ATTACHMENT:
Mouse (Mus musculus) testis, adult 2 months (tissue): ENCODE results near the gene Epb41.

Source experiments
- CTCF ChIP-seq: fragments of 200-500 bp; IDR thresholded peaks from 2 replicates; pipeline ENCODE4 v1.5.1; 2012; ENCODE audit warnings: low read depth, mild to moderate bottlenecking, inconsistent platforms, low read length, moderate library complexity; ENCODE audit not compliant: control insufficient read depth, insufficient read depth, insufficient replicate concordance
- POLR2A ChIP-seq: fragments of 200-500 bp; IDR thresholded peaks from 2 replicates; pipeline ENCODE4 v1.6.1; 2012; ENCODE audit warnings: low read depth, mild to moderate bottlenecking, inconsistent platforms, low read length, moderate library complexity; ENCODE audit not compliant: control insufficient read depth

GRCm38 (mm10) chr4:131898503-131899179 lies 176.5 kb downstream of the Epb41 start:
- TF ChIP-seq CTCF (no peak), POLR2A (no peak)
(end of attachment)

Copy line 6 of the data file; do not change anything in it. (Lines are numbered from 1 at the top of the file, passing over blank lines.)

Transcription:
- TF ChIP-seq CTCF (no peak), POLR2A (no peak)